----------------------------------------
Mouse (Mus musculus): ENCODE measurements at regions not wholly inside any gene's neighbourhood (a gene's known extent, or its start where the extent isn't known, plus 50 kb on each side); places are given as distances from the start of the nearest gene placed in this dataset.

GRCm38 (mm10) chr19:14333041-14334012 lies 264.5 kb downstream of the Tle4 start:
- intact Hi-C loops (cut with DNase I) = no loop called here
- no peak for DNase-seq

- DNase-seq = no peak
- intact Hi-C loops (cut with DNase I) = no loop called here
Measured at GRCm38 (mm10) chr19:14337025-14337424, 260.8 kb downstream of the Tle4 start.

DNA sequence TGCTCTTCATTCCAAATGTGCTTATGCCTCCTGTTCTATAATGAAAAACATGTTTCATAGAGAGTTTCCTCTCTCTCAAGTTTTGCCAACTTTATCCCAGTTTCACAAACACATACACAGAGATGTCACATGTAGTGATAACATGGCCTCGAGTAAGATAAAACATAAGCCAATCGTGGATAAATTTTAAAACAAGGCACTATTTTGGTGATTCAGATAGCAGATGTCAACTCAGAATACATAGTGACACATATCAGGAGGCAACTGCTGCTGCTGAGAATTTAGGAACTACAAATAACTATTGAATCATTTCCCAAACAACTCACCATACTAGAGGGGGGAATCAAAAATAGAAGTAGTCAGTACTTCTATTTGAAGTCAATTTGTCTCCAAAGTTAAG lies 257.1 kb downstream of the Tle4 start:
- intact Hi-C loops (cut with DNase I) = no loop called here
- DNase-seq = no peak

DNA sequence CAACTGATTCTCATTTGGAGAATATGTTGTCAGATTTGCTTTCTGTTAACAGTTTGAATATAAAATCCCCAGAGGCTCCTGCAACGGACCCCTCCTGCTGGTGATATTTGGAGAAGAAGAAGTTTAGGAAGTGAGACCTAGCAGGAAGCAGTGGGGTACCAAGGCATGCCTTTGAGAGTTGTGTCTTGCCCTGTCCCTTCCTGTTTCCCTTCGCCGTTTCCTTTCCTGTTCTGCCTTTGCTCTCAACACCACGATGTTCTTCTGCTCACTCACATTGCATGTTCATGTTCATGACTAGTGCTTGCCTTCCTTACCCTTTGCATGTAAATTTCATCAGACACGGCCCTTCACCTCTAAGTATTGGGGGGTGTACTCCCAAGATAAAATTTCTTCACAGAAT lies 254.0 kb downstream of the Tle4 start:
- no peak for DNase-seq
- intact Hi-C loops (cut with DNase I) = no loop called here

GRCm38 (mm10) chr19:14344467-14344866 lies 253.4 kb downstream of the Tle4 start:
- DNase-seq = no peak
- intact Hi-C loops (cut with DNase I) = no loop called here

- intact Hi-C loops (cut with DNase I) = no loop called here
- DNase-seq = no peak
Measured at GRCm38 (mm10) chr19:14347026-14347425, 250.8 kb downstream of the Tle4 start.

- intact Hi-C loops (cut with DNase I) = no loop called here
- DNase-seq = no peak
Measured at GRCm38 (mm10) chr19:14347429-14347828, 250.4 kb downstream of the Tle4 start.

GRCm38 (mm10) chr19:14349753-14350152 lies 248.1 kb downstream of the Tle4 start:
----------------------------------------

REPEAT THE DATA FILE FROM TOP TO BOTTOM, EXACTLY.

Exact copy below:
Mouse (Mus musculus): ENCODE measurements at regions not wholly inside any gene's neighbourhood (a gene's known extent, or its start where the extent isn't known, plus 50 kb on each side); places are given as distances from the start of the nearest gene placed in this dataset.

GRCm38 (mm10) chr19:14333041-14334012 lies 264.5 kb downstream of the Tle4 start:
- intact Hi-C loops (cut with DNase I) = no loop called here
- no peak for DNase-seq

- DNase-seq = no peak
- intact Hi-C loops (cut with DNase I) = no loop called here
Measured at GRCm38 (mm10) chr19:14337025-14337424, 260.8 kb downstream of the Tle4 start.

DNA sequence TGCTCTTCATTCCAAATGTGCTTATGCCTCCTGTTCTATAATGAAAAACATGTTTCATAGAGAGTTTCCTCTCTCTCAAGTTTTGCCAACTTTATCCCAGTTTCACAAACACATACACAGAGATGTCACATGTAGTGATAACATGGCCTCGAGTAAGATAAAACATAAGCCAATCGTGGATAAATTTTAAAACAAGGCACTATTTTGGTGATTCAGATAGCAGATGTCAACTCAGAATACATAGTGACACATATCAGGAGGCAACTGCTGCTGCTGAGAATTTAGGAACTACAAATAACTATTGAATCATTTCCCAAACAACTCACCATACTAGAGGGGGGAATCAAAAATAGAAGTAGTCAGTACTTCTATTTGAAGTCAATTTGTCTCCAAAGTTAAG lies 257.1 kb downstream of the Tle4 start:
- intact Hi-C loops (cut with DNase I) = no loop called here
- DNase-seq = no peak

DNA sequence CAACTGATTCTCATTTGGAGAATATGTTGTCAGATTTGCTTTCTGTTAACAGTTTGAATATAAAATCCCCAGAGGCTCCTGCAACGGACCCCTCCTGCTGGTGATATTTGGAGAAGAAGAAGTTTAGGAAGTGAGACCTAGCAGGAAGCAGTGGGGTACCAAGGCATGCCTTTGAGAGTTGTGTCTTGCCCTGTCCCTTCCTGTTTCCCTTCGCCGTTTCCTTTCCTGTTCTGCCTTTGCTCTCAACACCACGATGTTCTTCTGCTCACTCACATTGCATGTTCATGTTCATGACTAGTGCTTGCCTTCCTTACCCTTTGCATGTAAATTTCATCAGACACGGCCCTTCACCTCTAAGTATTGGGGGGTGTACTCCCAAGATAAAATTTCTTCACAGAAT lies 254.0 kb downstream of the Tle4 start:
- no peak for DNase-seq
- intact Hi-C loops (cut with DNase I) = no loop called here

GRCm38 (mm10) chr19:14344467-14344866 lies 253.4 kb downstream of the Tle4 start:
- DNase-seq = no peak
- intact Hi-C loops (cut with DNase I) = no loop called here

- intact Hi-C loops (cut with DNase I) = no loop called here
- DNase-seq = no peak
Measured at GRCm38 (mm10) chr19:14347026-14347425, 250.8 kb downstream of the Tle4 start.

- intact Hi-C loops (cut with DNase I) = no loop called here
- DNase-seq = no peak
Measured at GRCm38 (mm10) chr19:14347429-14347828, 250.4 kb downstream of the Tle4 start.

GRCm38 (mm10) chr19:14349753-14350152 lies 248.1 kb downstream of the Tle4 start: